5:15 PM - M2.8
Single Terminated DyScO3 (110) Surfaces Through Selective Wet Etching.
Gertjan Koster 1 , Josee Kleibeuker 1 , David Dubbink 1 , Bouwe Kuiper 1 , Jeroen Blok 1 , Andre tenElshof 1 , Dave Blank 1 , Guus Rijnders 1 Show Abstract
1 MESA+ institute of nanotechnology, University of Twente, Enschede Netherlands
Perovskite-type oxides, ABO3, are of high interest as they exhibit diverse physical properties and, as their structure is determined by the oxygen octahedra, heterostructures of high complexity can be formed. The ABO3 (001) is often represented by a stack of alternating layers, AO and BO2. After creating a surface, both layers are expected at the surface as the difference in surface energy is negligible. However, for atomically controlled growth of heteroepitaxial structures, it is essential to start with single terminated, ordered and crystalline substrate surfaces. The typical surface treatment, high temperature annealing, results in ordered and crystalline surfaces, but no single termination. By introducing a selective wet etching step, removing the AO or BO2 layer at the surface, single terminated SrTiO3 (001) [Science 266, 1540 (1994); APL 73, 2920 (1998)], SrTiO3 (111) [APL 92, 152920 (2008)] and NdGaO3 (110) [V. Leca, PhD dissertation, University of Twente (2003)] can currently be obtained. To be able to, e.g., examine strain-effects in heterostructures, the number of single terminated perovskite-type substrates has to be expanded. The orthorombic DyScO3 (110) (DSO), apseudocubic: 3.944 Å, is often applied to create strained heterostructures. However, surface treatments for DSO have hardly been addressed in literature. We present a surface treatment for DSO (110), consisting of a thermal and a wet etching step, resulting in ScO2 terminated, ordered and crystalline surfaces. The atomic smoothness is confirmed by 2D growth of SrRuO3 (SRO). The actual surface termination was inferred from reflective high energy electron diffraction analysis of the SRO growth without direct chemical analysis.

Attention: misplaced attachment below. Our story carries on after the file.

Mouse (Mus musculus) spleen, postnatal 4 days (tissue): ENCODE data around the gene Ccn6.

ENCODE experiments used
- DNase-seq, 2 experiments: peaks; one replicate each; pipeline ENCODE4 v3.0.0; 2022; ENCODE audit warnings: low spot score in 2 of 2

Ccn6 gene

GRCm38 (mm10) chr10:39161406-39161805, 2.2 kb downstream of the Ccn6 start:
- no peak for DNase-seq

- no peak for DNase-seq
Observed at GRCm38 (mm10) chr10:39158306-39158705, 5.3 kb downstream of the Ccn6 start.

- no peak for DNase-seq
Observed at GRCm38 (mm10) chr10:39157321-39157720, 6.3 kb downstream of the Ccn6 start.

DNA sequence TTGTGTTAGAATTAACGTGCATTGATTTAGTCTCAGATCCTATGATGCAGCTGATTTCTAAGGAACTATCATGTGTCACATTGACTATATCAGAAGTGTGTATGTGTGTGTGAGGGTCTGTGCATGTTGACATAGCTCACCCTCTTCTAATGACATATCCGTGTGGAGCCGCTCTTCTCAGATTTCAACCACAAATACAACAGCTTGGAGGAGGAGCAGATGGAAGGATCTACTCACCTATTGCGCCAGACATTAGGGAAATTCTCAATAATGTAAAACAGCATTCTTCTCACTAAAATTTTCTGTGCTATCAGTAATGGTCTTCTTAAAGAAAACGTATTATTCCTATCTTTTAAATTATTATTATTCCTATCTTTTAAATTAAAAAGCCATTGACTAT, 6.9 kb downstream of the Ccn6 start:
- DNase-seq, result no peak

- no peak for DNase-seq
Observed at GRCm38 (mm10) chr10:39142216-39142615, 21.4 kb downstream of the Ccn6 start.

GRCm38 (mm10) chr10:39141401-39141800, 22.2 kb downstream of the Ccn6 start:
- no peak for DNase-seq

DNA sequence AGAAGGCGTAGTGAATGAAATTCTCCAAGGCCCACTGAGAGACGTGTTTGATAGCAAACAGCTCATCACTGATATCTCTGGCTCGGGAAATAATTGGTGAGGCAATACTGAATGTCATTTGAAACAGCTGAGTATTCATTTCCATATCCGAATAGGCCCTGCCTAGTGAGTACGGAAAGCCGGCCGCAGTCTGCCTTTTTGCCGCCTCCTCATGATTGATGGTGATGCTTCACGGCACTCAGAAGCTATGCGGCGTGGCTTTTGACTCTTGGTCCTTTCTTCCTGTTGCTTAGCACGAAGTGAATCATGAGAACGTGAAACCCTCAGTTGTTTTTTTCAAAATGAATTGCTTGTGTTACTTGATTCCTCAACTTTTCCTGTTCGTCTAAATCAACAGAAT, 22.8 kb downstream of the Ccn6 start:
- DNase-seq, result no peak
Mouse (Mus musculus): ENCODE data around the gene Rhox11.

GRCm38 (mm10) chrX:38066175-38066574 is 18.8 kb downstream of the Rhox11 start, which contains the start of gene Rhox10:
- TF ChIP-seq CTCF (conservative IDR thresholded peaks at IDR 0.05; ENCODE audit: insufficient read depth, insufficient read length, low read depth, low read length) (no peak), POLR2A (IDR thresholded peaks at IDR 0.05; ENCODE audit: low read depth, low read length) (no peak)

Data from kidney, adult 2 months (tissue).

5:30 PM - M2.9
Correlation of Transport Properties and Valence Band Spectral Characteristics in Iron Perovskites as a Function of Temperature and Substitution Parameter: What We Can Learn From Bulk Sensitive Conductivity and Surface Sensitive X-ray Spectroscopy Studies.
Artur Braun 1 , Selma Erat 1 2 , Zhi Liu 4 , Sam Mao 3 , Yun Sun 5 , Hans Grimmer 6 , Kazimierz Conder 6 , Elena Pomjakushina 6 , Bongjin Mun 7 , Mehmet Ari 8 , Ludwig Gauckler 2 , Thomas Graule 1 9 Show Abstract
1 Laboratory for High Performance Ceramics, EMPA, Dübendorf Switzerland, 2 Non-metalic Inorganic Materials, ETH Zürich, Zürich, Zurich, Switzerland, 4 Advanced Light Source, Lawrence Berkeley National Laboratory, Berkeley, California, United States, 3 Environmental Energy Technolgies Division, Lawrence Berkeley National Laboratory, Berkeley, California, United States, 5 , Stanford Synchrotron Radiation Laboratory, Stanford, California, United States, 6 Laboratory for Development and Methods, Paul Scherrer Institut, Villigen Switzerland, 7 Applied Physics, Hanyang University, Ansan Korea (the Republic of), 8 Physics, Erciyes University, Erciyes Turkey, 9 , TU Bergakademie Freiberg, Freiberg Germany